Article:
To address the possibility that phosphorylation of β-catenin at Y142 modulates the extent to which MET and β-catenin functionally interact, neocortical neurons were transfected with wild-type β-catenin that can be phosphorylated at Y142 with HGF treatment (Fig. 4A,B) or a mutant form of β-catenin that cannot be phosphorylated at Y142 (β-cateninY142F; David et al., 2008). PLA analyses at 14 DIV demonstrated that, consistent with our previous data with endogenous β-catenin and MET associated, either directly or indirectly, with transfected β-catenin and MET, this association is downregulated by HGF (Fig. 4C). Quantitative analysis revealed a significant functional association between the construct transfected (wild-type β-catenin vs β-cateninY142F) and treatment (PBS vs HGF) on the density of PLA clusters (F(1,84) = 9.570, p = 0.0027; Fig. 4C,D). Pairwise analysis revealed that this effect was due to differences in the PLA signal following HGF stimulation. Specifically, there was no significant difference in the density of PLA clusters between wild-type β-catenin and β-cateninY142F in the absence of HGF (p f = 0.8269, df = 84; Fig. 4C,D), demonstrating that β-cateninY142F still associated in a complex with MET. Following stimulation with HGF, however, there was a significant difference between wild-type β-catenin and β-cateninY142F (p g = 0.0013, df = 84; Fig. 4C,D). Specifically, there was an ∼70% decrease in the density of PLA clusters in neurons transfected with wild-type β-catenin (p h = 0.0002, df = 84), but no significant difference in PLA signal in flag-β-cateninY142F-transfected neurons (p i > 0.9999, df = 84; Fig. 4C,D), compared with PBS. These data demonstrate that HGF-stimulated phosphorylation of β-catenin at Y142 is required for the subsequent dissociation of the MET/β-catenin complex. We noted that the transfected β-catenin or β-cateninY142F was distributed in the entire neuron (Fig. 4A), but the PLA signals are rarely present in dendrites. The labeling pattern may suggest that HGF stimulation impacts the functional association of MET with transfected β-catenin at presynaptic sites, but we cannot exclude postsynaptic complex interactions.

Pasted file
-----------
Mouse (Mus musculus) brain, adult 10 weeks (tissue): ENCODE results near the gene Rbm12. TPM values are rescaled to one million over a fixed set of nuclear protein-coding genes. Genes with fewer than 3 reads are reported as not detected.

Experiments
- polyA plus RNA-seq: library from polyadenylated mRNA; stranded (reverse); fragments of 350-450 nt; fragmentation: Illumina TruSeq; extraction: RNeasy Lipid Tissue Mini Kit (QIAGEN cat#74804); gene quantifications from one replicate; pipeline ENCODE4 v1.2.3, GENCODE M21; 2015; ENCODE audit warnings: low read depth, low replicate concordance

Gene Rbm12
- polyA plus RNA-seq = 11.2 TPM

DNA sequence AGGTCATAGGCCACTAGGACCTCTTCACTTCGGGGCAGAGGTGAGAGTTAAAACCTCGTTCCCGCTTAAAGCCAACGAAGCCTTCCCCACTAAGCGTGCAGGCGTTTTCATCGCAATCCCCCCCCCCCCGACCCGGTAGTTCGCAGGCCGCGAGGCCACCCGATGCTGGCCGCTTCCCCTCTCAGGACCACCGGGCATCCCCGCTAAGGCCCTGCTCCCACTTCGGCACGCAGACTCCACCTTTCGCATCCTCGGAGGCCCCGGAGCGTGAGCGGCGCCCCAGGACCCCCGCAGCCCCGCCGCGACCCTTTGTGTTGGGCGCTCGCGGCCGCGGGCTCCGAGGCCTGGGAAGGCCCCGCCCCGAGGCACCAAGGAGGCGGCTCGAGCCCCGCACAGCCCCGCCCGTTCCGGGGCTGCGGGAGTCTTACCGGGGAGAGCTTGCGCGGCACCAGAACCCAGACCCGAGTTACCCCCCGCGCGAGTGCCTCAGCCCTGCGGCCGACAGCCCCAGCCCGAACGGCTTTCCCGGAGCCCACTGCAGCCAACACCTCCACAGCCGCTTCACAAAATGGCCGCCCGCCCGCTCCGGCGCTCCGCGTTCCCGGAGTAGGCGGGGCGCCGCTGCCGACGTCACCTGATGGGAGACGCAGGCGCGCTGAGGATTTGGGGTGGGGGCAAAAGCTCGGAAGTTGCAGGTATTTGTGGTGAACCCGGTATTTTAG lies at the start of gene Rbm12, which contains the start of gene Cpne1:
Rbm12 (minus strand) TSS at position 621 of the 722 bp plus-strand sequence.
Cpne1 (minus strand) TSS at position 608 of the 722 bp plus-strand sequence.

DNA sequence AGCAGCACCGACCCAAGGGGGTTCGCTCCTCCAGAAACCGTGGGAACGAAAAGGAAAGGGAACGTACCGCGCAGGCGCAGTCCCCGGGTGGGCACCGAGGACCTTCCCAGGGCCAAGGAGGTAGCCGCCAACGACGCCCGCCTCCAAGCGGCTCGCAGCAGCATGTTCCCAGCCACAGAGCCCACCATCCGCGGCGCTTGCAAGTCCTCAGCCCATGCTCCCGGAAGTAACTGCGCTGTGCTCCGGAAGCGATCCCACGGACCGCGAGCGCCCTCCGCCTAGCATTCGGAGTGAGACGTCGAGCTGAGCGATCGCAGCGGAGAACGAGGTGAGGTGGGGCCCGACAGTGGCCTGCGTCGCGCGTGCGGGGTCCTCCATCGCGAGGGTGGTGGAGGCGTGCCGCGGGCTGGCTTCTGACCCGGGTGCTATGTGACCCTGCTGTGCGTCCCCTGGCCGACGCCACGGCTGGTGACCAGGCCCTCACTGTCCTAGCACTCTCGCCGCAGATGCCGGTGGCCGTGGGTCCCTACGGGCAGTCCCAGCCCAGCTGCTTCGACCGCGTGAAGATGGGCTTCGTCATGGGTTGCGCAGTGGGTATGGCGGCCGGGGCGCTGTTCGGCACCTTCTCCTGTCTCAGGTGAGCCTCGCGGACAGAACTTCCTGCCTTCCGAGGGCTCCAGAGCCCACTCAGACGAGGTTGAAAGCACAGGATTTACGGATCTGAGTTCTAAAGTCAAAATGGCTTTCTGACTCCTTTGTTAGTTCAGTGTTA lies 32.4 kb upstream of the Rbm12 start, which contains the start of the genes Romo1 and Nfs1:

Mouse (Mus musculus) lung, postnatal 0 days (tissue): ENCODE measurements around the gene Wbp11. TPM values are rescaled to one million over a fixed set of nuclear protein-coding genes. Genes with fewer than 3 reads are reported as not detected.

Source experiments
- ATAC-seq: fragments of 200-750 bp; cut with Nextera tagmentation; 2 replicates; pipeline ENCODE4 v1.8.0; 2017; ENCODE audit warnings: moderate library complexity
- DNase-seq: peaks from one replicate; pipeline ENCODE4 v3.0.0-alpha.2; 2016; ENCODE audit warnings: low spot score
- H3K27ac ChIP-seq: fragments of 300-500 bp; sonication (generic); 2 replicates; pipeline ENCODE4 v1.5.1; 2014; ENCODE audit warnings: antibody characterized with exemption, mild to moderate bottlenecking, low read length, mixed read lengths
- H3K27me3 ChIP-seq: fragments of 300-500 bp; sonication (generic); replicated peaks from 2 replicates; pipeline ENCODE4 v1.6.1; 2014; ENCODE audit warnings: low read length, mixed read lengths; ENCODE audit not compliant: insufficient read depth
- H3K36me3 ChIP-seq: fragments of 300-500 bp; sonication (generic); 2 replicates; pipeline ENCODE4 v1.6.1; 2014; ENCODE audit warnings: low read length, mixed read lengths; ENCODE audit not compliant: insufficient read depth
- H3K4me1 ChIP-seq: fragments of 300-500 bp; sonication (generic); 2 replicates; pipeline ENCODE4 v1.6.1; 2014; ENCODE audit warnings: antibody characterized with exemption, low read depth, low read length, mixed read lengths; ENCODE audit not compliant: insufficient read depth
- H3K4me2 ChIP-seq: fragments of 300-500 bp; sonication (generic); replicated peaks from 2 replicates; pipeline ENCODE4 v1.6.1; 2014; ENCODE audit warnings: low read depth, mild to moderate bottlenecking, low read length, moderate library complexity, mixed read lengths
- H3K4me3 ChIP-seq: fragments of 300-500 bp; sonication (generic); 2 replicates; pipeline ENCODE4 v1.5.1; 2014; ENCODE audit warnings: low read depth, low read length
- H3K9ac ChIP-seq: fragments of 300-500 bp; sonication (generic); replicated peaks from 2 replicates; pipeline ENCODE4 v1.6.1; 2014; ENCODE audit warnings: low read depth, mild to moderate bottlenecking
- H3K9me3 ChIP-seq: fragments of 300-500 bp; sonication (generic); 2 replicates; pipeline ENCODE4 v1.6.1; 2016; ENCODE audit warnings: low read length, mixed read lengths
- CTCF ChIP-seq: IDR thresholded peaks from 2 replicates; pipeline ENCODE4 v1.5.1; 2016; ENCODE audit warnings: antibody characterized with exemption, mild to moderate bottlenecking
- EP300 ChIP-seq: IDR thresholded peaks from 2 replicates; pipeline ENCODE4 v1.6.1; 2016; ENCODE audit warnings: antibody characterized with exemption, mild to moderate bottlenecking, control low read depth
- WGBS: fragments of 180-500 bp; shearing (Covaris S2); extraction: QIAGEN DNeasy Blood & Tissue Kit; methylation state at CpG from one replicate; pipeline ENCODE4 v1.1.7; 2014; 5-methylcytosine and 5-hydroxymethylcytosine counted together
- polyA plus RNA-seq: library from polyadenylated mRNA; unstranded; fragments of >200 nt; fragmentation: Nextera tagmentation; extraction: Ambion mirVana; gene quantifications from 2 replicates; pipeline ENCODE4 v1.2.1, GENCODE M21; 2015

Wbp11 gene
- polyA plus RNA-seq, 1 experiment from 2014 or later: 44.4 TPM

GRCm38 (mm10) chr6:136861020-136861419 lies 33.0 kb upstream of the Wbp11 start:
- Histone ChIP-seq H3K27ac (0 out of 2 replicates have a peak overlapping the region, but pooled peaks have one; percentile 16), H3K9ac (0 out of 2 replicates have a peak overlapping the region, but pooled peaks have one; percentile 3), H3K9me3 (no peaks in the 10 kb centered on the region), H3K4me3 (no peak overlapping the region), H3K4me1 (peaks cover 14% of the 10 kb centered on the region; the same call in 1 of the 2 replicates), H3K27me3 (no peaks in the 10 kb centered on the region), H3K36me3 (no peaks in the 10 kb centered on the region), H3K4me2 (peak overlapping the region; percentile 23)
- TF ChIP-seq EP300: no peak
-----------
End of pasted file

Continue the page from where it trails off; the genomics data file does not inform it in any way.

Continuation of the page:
HGF increases the density of Syn-GFP/bassoon and Syn-GFP/PSD-95 clusters in neocortical neurons
Given the increased MET/synapsin 1 complex following activation of the receptor, we reasoned that HGF/MET signaling might contribute to presynaptic development through an alteration in protein complexes. To address this, we transfected neurons with Syn-GFP, which is a marker of synaptic vesicles, localized at presynaptic sites and axon but not at dendrites (Fig. 5B; Bamji et al., 2003). MET/synaptophysin are not found in the same protein complex. Following transfection, neurons were treated with HGF for 10 min at 14 DIV. At the end of the treatment period, we categorized Syn-GFP puncta (Fig. 5A) according to whether they were (1) colabeled with bassoon (Fig. 5C), an active zone marker; (2) colabeled with PSD-95 (Fig. 5D), a postsynaptic marker; or (3) total labeled Syn-GFP puncta (Syn-GFP), including puncta colabeled with bassoon or PSD-95 and puncta labeled with Syn-GFP alone. Mann–Whitney statistical analyses revealed a significant increase in the density of Syn-GFP puncta colabeled with bassoon (∼2.1-fold, U(34) = 80, p j = 0.0087; Fig. 5C,E) or with PSD-95 (∼1.8-fold, U(34) = 84, p k = 0.0129, Fig. 5D,E) in HGF-treated compared with PBS-treated cultures. In contrast, there was no significant difference in the density of clusters labeled with Syn-GFP (U(34) = 103, p l = 0.0633). We further characterized Syn-GFP puncta colabeled with bassoon or PSD-95, measuring parameters previously shown to be influenced by β-catenin (Sun et al., 2009). There was no significant effect of HGF treatment on the integrated density (Fig. 5F), major length (Fig. 5G), or size (Fig. 5H) of Syn-GFP puncta, which approximate the size of the synaptic vesicle pool (Sun et al., 2009). Together, these data suggest that HGF promotes the rapid assembly of synaptic vesicles at active zones to increase the formation of nascent synapses, but does not further cause the accumulation of synaptic vesicles at existing synaptic sites.